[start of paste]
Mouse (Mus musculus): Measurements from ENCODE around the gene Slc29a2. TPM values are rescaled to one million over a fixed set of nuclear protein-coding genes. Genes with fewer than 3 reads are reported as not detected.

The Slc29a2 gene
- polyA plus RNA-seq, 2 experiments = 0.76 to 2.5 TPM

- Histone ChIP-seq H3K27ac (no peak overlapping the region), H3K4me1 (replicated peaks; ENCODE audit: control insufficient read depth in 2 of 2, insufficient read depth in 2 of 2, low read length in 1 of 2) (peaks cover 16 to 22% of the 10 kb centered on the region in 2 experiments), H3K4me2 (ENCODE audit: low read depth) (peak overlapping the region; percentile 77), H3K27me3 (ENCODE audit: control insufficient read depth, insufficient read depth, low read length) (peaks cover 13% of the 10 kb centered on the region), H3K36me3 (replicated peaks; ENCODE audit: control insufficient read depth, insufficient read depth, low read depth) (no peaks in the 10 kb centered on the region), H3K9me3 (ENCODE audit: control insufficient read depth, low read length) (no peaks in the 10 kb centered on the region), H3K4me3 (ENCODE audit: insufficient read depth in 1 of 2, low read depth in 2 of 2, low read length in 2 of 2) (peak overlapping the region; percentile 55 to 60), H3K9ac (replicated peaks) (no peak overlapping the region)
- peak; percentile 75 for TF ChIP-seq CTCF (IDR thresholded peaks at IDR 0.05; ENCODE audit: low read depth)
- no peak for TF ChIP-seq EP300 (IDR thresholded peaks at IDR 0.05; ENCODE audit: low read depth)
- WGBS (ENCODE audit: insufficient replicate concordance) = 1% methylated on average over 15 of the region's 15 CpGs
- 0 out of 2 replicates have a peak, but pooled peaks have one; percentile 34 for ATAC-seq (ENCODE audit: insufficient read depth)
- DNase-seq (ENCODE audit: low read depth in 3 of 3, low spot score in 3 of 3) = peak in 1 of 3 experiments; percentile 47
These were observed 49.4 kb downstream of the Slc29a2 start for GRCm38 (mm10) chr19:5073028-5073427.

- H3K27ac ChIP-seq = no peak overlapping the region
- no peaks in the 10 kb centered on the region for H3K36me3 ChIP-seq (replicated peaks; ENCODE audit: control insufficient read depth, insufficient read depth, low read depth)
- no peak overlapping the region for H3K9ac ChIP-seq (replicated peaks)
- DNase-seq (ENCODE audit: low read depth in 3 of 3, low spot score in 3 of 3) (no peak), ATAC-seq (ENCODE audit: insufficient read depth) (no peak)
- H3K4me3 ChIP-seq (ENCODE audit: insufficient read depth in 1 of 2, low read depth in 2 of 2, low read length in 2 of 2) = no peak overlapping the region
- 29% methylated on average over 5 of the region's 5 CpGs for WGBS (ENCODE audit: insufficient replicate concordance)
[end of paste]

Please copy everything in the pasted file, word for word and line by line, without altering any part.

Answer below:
Mouse (Mus musculus): Measurements from ENCODE around the gene Slc29a2. TPM values are rescaled to one million over a fixed set of nuclear protein-coding genes. Genes with fewer than 3 reads are reported as not detected.

The Slc29a2 gene
- polyA plus RNA-seq, 2 experiments = 0.76 to 2.5 TPM

- Histone ChIP-seq H3K27ac (no peak overlapping the region), H3K4me1 (replicated peaks; ENCODE audit: control insufficient read depth in 2 of 2, insufficient read depth in 2 of 2, low read length in 1 of 2) (peaks cover 16 to 22% of the 10 kb centered on the region in 2 experiments), H3K4me2 (ENCODE audit: low read depth) (peak overlapping the region; percentile 77), H3K27me3 (ENCODE audit: control insufficient read depth, insufficient read depth, low read length) (peaks cover 13% of the 10 kb centered on the region), H3K36me3 (replicated peaks; ENCODE audit: control insufficient read depth, insufficient read depth, low read depth) (no peaks in the 10 kb centered on the region), H3K9me3 (ENCODE audit: control insufficient read depth, low read length) (no peaks in the 10 kb centered on the region), H3K4me3 (ENCODE audit: insufficient read depth in 1 of 2, low read depth in 2 of 2, low read length in 2 of 2) (peak overlapping the region; percentile 55 to 60), H3K9ac (replicated peaks) (no peak overlapping the region)
- peak; percentile 75 for TF ChIP-seq CTCF (IDR thresholded peaks at IDR 0.05; ENCODE audit: low read depth)
- no peak for TF ChIP-seq EP300 (IDR thresholded peaks at IDR 0.05; ENCODE audit: low read depth)
- WGBS (ENCODE audit: insufficient replicate concordance) = 1% methylated on average over 15 of the region's 15 CpGs
- 0 out of 2 replicates have a peak, but pooled peaks have one; percentile 34 for ATAC-seq (ENCODE audit: insufficient read depth)
- DNase-seq (ENCODE audit: low read depth in 3 of 3, low spot score in 3 of 3) = peak in 1 of 3 experiments; percentile 47
These were observed 49.4 kb downstream of the Slc29a2 start for GRCm38 (mm10) chr19:5073028-5073427.

- H3K27ac ChIP-seq = no peak overlapping the region
- no peaks in the 10 kb centered on the region for H3K36me3 ChIP-seq (replicated peaks; ENCODE audit: control insufficient read depth, insufficient read depth, low read depth)
- no peak overlapping the region for H3K9ac ChIP-seq (replicated peaks)
- DNase-seq (ENCODE audit: low read depth in 3 of 3, low spot score in 3 of 3) (no peak), ATAC-seq (ENCODE audit: insufficient read depth) (no peak)
- H3K4me3 ChIP-seq (ENCODE audit: insufficient read depth in 1 of 2, low read depth in 2 of 2, low read length in 2 of 2) = no peak overlapping the region
- 29% methylated on average over 5 of the region's 5 CpGs for WGBS (ENCODE audit: insufficient replicate concordance)